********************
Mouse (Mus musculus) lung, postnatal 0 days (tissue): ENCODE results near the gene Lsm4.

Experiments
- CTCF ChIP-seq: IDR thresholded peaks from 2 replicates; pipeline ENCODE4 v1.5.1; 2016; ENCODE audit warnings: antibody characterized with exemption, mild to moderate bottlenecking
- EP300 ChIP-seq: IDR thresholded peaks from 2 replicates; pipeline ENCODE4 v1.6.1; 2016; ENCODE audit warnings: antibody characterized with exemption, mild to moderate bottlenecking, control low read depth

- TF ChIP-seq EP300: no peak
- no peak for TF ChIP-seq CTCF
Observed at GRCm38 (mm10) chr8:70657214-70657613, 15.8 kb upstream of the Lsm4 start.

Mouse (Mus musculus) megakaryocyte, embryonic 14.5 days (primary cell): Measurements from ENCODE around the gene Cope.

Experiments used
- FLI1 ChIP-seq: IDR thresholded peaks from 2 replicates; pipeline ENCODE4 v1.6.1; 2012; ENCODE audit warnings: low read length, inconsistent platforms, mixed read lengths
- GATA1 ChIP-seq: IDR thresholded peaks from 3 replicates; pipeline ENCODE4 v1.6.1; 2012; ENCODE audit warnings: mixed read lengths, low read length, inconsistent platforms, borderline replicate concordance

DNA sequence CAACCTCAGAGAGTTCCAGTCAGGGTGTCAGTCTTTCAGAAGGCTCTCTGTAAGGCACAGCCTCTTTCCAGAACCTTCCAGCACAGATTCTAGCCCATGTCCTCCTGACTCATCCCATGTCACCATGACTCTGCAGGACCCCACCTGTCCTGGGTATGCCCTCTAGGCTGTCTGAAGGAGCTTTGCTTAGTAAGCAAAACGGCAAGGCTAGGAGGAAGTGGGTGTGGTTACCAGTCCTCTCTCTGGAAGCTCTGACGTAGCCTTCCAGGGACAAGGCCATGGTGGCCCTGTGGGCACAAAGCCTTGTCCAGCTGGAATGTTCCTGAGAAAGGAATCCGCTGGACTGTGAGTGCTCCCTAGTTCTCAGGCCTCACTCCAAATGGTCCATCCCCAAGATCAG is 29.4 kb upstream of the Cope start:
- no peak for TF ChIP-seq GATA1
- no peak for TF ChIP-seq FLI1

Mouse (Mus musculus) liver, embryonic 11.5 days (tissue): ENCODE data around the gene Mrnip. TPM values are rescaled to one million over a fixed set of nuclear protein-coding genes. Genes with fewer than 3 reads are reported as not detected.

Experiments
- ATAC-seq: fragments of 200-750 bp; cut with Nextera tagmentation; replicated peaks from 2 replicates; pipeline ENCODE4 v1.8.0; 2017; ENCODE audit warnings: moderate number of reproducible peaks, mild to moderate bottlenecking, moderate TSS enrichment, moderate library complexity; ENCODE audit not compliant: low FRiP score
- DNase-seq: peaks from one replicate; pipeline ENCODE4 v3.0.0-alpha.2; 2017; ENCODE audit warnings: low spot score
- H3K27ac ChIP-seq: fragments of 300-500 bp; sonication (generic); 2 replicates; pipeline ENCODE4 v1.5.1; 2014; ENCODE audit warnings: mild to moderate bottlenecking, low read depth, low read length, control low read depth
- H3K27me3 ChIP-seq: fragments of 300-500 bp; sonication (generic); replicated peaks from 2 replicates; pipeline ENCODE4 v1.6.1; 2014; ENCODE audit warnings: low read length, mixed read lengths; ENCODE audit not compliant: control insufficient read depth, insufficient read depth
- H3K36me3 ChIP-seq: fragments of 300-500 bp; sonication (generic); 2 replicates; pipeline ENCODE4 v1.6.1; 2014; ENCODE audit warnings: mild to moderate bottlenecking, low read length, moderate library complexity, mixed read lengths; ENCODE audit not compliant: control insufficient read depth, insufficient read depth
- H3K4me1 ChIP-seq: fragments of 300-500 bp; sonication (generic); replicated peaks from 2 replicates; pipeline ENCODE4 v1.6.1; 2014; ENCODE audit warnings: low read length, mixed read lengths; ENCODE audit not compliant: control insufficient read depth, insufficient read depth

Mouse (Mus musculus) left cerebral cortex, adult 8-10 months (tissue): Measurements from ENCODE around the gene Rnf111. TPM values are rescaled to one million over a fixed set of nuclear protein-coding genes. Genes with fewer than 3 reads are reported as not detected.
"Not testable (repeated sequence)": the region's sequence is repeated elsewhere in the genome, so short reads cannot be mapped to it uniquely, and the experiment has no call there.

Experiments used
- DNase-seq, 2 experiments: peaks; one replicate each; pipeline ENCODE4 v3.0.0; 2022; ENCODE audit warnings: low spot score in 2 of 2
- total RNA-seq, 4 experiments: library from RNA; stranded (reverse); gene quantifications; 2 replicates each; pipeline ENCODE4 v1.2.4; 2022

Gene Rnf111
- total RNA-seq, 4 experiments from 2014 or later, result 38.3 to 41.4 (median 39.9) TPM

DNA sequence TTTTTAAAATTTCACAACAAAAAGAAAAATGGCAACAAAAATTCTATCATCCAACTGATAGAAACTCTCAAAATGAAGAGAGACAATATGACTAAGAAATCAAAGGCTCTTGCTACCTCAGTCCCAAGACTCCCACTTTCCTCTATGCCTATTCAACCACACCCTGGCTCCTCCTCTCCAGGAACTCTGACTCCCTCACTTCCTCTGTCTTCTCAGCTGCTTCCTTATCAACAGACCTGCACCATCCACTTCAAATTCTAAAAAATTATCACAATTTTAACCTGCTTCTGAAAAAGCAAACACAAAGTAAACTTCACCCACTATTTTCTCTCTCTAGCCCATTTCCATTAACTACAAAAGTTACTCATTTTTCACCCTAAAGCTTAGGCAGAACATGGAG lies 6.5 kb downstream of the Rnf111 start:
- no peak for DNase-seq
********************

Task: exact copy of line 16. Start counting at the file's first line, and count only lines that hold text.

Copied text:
Experiments